There’s a contemporary version of “O Come, O Come, Emmanuel” by Steve Angrisano, and it’s called “Emmanuel”. I kind of like it, and then I kind of don’t. Probably because it’s a rip-off of the traditional and beautiful chant. We get to sing both of them next Sunday, and I can’t wait to sing the original!

My favourite too.

Lo How a Rose E’er Blooming, so seldom heard nowdays.

To me, O Come Emanuel should not be sung until Dec 16 or 17 when the O antiphons begin. to be nitpicky

also, People Look East, which I have not heard in church in 40 years

Rorate Coeli

Greetings to those posting and or reading this thread,

When I think of this hymn, somethig inside me imagines Mary singing this to Jesus while He is still in Her Immaculate Womb. I can almost hear the longing as she prays for us and yearns for His coming as well. The melody is haunting and pulls at something deep inside that is yet longing for His second Advent. Lord come quickly.

O come, O come Emmanuel,
And ransom captive Israel,
That mourns in lonely exile here,
Until the Son of God appear.

Rejoice, rejoice. Emmanuel. Shall Come to thee, O Israel.

O come Thou Wisdom from on high,
Who orderest all things mightly,
To us the path of knowledge show,
And teach us in her ways to go.

O come, O come, Thou Lord of might,
Who to they tribes on Sinai’s height
In ancient times didst give the law,
In cloud and majesty and awe.

O Come, Thou Rod of Jesse’s stem,
From every foe deliever them
that trust they mighty pow’r to save,
And give them victry o’er the grave.

O Come, Thou Key of David, come,
And open wide our heavenly home;
Make safe the way that leads on high,
And close the path to misery.

O Come, Thou Dayspring from on high
And chher us by they drawing nigh;
Disperse the gloomy clouds of night,
And death’s deark shadow put to flight.

O Come, Desire of nations, bind
In one the hearts of all humankind;
Bid thou our sad divisions cease,
And be thyself our Prince of Peace.

Of course nothing can substitute for the hymn in Latin. :slight_smile:

God Bless.
Anathama Sit

:clapping::yup::thumbsup:

It always gives me goosebumps. So Jewish and yet … it’s ours too.

I also like O Come O Come Emmanuel–that’s my favorite–the music is amazing!

Gaudete

Greetings TheRealJuliane,

Indeed. What a rich heritage is ours, the Children of Holy Mother Church.

God Bless.
Anathama Sit

:thumbsup:

Gaudete
[traditional]

Refrain: Gaudete! gaudete!
Christus est natus ex Maria virgine,
gaudete!

Tempus adest gratiae, hoe quod optabamus;
carmina laetitiae devote reddamus.

Deus homo factus est, natura mirante;
mundus renovatus est a Christo regnante.

Ezecaelis orta clausa per transistur;
unde lux est orta, salus invenitur.

Ergo nostra contio psallat iam in lustro;
Benedicat Domino; salus regi nostro.

I think that “Lo, How a Rose E’er Blooming” can go back and forth between an Advent and Christmas hymn. I think that if you use it as an Advent hymn, it should be sung either on the Third or Fourth Sunday. I never heard this hymn in my parish before, but this Advent we are doing it! I’m excited!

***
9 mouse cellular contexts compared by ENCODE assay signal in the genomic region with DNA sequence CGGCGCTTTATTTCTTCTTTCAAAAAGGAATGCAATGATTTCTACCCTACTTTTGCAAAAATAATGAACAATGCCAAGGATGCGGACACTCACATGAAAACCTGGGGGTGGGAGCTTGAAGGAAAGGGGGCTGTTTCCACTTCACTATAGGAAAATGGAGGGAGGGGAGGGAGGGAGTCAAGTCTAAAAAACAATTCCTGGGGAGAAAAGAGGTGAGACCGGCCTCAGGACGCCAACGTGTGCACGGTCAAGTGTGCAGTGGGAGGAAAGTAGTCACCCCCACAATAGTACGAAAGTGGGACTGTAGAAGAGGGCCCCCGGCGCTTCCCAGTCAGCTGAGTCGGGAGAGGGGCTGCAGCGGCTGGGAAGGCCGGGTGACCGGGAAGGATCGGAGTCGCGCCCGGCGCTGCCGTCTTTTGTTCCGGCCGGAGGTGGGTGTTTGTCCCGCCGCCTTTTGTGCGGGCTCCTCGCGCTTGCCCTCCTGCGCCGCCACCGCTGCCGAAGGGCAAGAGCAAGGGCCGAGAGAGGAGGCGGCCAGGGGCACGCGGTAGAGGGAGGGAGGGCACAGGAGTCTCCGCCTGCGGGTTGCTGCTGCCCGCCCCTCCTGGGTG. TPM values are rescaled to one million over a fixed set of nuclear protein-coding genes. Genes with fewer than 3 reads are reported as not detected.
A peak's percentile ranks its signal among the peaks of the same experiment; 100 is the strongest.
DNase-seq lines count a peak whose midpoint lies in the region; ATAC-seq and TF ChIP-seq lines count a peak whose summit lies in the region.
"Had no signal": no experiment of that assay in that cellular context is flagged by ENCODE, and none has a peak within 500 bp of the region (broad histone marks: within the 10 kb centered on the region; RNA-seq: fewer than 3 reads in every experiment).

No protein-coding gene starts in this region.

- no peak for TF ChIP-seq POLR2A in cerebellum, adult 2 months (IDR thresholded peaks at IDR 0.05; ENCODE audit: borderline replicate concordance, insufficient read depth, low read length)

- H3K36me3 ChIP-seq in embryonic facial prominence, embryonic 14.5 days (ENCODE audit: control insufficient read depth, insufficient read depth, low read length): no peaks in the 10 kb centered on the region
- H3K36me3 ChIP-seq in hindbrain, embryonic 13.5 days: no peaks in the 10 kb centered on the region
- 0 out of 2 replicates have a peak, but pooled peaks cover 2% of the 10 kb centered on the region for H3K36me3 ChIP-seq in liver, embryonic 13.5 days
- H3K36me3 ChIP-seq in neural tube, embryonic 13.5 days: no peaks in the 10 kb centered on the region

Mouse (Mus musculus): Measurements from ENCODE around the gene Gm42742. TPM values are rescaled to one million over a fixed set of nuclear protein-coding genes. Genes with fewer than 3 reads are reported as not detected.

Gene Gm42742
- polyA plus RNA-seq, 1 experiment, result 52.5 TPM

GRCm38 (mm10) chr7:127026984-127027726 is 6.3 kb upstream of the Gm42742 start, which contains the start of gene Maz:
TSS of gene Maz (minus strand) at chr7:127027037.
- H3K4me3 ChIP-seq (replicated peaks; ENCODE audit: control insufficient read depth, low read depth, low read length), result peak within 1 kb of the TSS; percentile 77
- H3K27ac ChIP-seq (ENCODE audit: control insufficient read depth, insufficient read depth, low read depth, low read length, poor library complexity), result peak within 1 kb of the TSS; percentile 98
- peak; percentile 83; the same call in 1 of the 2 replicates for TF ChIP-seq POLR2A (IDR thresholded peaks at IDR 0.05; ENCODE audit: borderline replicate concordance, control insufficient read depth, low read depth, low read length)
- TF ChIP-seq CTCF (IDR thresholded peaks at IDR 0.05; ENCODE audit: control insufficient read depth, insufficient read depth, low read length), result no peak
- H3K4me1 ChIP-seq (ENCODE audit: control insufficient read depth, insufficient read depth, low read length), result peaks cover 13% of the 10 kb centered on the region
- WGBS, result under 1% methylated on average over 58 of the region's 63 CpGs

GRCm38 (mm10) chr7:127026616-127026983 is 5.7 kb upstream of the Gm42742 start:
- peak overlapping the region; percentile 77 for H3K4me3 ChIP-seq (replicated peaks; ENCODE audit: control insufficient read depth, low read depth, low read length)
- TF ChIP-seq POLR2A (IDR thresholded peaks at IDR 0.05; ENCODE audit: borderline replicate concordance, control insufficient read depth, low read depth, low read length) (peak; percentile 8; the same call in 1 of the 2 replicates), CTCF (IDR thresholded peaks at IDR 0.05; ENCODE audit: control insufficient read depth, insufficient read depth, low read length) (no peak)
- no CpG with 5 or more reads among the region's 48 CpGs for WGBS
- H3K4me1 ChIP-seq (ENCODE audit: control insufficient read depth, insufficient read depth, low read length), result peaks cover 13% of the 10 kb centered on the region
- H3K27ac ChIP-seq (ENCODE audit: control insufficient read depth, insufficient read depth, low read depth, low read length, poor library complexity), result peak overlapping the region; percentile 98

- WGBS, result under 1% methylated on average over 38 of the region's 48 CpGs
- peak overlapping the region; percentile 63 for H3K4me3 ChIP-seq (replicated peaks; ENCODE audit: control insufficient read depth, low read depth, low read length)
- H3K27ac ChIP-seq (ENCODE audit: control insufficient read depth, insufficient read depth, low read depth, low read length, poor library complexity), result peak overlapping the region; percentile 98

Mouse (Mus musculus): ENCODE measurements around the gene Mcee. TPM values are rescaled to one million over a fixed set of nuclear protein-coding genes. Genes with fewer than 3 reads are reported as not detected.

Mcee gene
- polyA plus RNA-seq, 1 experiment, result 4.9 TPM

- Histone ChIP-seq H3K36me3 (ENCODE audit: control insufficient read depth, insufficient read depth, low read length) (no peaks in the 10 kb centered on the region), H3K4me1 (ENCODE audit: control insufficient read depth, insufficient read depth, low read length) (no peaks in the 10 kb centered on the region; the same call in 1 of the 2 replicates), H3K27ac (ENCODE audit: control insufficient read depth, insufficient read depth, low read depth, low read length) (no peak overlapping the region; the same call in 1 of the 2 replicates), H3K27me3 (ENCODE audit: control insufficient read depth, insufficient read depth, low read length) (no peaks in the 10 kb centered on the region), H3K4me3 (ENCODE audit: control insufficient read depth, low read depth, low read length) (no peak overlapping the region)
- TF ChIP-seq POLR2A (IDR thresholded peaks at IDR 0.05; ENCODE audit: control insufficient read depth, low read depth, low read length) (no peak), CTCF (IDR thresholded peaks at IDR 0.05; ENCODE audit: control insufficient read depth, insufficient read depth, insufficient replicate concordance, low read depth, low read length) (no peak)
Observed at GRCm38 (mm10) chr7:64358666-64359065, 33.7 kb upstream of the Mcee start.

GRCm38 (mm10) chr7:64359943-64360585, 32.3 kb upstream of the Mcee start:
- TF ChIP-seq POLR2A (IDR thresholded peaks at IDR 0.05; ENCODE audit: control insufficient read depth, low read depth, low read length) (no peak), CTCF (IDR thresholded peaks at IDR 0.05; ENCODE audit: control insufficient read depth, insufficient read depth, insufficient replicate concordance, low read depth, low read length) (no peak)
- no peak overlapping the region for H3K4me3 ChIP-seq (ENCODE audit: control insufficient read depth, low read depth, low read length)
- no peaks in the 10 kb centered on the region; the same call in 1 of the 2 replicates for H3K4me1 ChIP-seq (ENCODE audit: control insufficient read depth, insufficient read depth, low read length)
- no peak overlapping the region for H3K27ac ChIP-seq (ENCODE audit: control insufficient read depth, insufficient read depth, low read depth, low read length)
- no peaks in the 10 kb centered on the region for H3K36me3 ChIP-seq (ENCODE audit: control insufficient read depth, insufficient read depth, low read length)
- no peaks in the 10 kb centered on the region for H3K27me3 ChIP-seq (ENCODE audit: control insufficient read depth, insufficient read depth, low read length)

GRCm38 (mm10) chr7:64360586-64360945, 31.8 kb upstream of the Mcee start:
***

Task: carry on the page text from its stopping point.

We’re also doing “People, Look East” on the Third Sunday of Advent, I believe. That’s a great carol.

Alma Redemptoris Mater

Alma Redemptoris Mater,
quae pervia caeli porta manes,
Et stella maris,
succurre cadenti
surgere qui curat populo:
Tu quae genuisti,
natura mirante,
tuum sanctum Genitorem:
Virgo prius ac posterius,
Gabrielis ab ore
sumens illud Ave,
peccatorum miserere.

Another one of my favorites songs in the Church Choir that can be sung during Advent (Gaudete Sunday) or through the Christmastide is Gabriel’s Message.

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**The angel Gabriel from heaven came,

His wings as drifted snow, his eyes as flame;

‘All hail’, said he, "thou lowly maiden Mary,

Most highly favoured lady, Gloria!

'For known a blessed Mother thou shalt be,

All generations laud and honour thee,

Thy son shall be Emmanuel, by seers foretold,

Most highly favoured lady, Gloria!

Then gentle Mary meekly bowed her head,

‘To me be as it pleaseth God’, she said,

'My soul shall laud and magnify His holy name,

Most highly favoured lady, Gloria!

Of her, Emmanuel the Christ, was born,

In Bethlehem, all on a Christmas morn,

And everyone throughout the world will ever say:

Most highly favoured lady, Gloria! Gloria! Gloria!**

I wait for it all year :slight_smile:

Nice rendition of Oh Come Emmanuel , Gospel style.

My favourites also.

Creator Alme Siderum
Rorate Caeli
Ave Maria
O Sanctissima
Veni, veni Emmanuel
Alma Redemptoris Mater

My favourites are:

Lo! He Comes with clouds descending
Hark a Herald voice is calling
Hills of the north rejoice
On Jordon’s Bank
Wake O wake with tidings thrilling

I just realised that these aren’t all by Catholic authors but they are in the Catholic hymnal and suitable for Advent.